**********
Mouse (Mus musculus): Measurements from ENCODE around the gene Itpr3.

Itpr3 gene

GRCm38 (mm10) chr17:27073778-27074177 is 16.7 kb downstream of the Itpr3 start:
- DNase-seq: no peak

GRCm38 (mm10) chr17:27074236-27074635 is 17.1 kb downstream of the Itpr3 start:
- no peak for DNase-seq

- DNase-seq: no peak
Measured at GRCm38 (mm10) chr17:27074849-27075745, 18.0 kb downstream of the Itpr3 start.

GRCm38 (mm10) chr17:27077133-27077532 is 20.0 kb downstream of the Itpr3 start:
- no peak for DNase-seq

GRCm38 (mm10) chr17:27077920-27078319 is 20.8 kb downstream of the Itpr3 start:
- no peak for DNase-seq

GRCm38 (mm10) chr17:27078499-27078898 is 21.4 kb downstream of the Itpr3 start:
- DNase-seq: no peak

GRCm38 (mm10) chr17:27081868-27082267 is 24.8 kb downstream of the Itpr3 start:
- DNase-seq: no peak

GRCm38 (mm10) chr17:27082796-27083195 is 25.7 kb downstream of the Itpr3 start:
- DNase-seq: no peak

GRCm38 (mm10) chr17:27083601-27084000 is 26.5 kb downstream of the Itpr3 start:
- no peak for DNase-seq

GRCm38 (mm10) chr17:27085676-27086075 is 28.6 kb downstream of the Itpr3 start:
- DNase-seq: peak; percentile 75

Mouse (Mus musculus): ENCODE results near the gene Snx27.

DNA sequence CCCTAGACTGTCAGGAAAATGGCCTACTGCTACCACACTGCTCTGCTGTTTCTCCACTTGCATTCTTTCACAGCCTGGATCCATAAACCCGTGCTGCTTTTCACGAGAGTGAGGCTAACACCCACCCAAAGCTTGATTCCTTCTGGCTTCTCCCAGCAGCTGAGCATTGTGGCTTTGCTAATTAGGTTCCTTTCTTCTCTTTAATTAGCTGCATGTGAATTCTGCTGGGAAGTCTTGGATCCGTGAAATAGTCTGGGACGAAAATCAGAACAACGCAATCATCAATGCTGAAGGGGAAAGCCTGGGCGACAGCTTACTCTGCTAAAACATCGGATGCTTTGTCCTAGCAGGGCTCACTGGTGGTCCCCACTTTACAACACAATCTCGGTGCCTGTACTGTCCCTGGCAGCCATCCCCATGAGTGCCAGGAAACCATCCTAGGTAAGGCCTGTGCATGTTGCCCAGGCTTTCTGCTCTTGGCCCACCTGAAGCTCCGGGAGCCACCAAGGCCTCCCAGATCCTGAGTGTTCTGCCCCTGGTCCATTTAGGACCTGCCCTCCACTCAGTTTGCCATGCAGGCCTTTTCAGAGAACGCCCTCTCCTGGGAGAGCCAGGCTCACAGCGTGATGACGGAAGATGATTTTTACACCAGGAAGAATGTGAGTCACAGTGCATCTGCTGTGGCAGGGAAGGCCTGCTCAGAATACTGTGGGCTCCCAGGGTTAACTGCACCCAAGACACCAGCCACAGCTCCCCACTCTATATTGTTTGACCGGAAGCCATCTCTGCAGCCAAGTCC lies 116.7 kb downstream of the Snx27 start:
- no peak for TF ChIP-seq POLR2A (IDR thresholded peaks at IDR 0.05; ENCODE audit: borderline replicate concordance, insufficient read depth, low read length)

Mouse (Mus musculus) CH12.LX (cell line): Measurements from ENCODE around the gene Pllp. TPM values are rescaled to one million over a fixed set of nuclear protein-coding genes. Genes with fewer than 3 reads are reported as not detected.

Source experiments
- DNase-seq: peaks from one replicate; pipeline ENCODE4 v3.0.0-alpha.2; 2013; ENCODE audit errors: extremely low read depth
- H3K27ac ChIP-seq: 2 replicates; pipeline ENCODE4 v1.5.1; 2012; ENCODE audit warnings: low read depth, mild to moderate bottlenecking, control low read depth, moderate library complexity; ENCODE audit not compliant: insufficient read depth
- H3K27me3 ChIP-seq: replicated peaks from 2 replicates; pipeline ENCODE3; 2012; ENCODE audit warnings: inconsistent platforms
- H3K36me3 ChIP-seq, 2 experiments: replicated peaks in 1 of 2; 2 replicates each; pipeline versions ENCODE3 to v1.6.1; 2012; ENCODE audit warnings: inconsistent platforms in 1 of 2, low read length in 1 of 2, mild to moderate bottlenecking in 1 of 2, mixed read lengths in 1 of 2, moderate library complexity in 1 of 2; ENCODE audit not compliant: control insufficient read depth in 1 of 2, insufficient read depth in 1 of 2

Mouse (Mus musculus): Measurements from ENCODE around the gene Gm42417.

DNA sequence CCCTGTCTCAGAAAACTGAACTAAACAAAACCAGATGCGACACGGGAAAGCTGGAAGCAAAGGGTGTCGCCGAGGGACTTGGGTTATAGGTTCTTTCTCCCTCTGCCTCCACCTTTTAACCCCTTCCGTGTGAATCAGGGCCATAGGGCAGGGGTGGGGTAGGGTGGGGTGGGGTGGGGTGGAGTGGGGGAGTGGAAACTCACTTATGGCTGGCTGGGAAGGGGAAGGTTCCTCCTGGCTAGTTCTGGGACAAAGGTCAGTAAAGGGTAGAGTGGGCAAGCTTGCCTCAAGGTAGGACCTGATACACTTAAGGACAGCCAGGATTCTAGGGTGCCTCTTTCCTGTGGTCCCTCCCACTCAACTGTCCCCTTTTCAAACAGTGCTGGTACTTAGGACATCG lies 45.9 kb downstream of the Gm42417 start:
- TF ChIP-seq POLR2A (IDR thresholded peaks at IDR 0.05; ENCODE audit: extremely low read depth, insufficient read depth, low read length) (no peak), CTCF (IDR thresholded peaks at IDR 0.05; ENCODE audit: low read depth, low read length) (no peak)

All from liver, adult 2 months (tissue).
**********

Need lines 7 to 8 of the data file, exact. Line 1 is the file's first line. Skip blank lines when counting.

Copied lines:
- DNase-seq: no peak
Measured at GRCm38 (mm10) chr17:27074849-27075745, 18.0 kb downstream of the Itpr3 start.